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ONC moves on health IT safety

Health IT is so often seen as central to creating efficiencies, maximizing reimbursement and helping spur advances in medical care, that its effect on patient safety is sometimes overlooked.

But not by Andy Gettinger, M.D.

In a recent post on ONC’s blog, Gettinger, ONC’s CMIO and director of the agency’s Office of Clinical Quality and Safety, elaborates on two new ONC reports on health IT safety.

A key takeaway: “Evidence continues to indicate that health IT safety is dependent not just on EHR systems themselves, but on a complex interplay of factors, including an institution’s leadership, culture, readiness, installation practices, training and handling of upgrades.”

Gettinger also says in the post that EHR usability and interoperability are also important to improving the safe use of health IT.

The first report, on evidence on health IT safety and interventions, includes analysis of studies by the Joint Commission and Harvard University’s CRICO (Controlled Risk Insurance Company) malpractice claims database.

The Joint Commission identified 120 reports over a 3.5-year period that involved events resulting in patient harm caused by health IT issues such as user-computer interface problems, the ONC report says.

In an analysis of 248 cases in the CRICO database in 2012 and 2013 caused by health IT problems, medication issues in ambulatory care and complications from treatment were the leading cause of claims (38%), with diagnosis next at 28%, according to the report.

Among the recurring patterns with health IT systems identified by the CRICO analysis were risks from EHR conversions and updates, problems  with copy-paste functionality and prepopulated data,  and “incorrect assumptions that the information in the EHR was always correct and up to date.”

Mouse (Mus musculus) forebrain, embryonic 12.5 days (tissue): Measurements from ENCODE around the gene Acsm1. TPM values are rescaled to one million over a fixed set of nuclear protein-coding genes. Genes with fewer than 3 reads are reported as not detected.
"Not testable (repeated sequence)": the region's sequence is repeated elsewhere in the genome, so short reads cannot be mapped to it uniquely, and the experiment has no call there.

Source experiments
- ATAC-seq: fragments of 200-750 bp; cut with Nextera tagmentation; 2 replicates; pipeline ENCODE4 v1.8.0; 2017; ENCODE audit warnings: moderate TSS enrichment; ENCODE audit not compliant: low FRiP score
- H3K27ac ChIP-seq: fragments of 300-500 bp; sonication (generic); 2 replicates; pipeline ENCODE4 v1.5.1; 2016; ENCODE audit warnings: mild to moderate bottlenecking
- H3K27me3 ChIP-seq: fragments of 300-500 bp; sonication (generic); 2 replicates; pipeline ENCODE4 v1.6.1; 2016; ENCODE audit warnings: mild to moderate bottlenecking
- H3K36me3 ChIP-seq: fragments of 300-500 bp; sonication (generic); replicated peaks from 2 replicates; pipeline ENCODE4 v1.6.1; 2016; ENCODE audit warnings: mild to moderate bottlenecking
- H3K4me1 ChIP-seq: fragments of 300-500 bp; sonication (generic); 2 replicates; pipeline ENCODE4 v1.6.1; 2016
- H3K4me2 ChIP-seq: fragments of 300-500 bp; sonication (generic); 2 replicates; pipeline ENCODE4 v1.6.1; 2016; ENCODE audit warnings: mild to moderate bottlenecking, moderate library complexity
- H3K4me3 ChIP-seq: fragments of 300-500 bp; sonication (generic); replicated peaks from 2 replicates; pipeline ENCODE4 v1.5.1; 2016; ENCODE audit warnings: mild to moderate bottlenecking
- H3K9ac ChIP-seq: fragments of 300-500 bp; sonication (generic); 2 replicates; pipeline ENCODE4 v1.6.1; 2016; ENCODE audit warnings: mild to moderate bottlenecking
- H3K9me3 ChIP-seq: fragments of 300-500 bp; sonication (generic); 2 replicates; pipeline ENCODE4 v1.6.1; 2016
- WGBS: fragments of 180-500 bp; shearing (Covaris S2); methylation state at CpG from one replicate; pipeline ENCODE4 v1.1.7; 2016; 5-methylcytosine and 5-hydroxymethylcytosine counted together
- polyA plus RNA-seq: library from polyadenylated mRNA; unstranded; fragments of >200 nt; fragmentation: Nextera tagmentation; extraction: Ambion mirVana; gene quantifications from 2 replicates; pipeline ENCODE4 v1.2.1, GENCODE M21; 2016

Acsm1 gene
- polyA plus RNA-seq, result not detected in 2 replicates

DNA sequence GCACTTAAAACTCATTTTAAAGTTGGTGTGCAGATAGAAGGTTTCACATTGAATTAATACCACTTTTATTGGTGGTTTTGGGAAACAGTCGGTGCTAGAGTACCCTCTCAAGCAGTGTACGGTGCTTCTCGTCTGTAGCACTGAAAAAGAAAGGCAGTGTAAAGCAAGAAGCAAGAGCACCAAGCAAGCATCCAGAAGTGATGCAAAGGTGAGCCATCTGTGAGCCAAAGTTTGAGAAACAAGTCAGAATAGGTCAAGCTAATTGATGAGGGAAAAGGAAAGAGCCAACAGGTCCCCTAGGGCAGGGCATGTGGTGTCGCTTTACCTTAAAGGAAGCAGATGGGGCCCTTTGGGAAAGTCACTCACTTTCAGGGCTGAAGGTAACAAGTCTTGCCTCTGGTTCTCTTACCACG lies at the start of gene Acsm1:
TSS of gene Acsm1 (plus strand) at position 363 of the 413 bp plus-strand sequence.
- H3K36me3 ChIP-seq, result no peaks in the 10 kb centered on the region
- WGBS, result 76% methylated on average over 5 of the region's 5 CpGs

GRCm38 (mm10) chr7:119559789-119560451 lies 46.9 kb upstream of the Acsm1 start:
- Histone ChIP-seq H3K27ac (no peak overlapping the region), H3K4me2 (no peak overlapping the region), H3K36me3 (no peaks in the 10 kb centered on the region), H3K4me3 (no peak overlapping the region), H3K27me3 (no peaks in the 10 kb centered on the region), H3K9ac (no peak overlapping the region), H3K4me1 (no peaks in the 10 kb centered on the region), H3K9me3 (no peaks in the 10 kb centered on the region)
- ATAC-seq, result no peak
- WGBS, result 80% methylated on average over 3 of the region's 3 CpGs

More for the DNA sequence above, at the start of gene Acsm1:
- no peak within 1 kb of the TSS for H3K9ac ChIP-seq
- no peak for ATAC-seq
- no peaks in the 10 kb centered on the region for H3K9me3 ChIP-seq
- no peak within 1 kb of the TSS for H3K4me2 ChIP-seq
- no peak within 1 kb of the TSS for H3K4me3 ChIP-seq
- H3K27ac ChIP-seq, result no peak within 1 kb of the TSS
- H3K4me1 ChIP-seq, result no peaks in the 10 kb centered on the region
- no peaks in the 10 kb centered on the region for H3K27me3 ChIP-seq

The second report lays out goals and priorities for healthcare organizations to improve patient safety using health IT.

It includes a summary of major federal health IT safety policies, including moves to discourage information blocking; EHR transparency initiatives; establishing a framework for vendors and users to report health IT-related deaths, injuries and unsafe conditions; and recommending that Congress set up an independent body for investigating health IT safety incidents.

Gettinger also highlights a series of health IT safety proposals contained in President Obama’s fiscal 2017 budget request for the Department of Health and Human Services.

Among these is the creation of a Health IT safety Collaborative under ONC to promote safe use of health IT and coordinate safety issues among developers building health IT systems.

 

 

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It incorporates an outline of real government well being IT safety approaches, including moves to dishearten data blocking; EHR straightforwardness activities; building up a structure for sellers and clients to report well being IT-related passing, wounds and dangerous conditions; and prescribing that Congress set up an autonomous body for exploring well being IT well being episodes.
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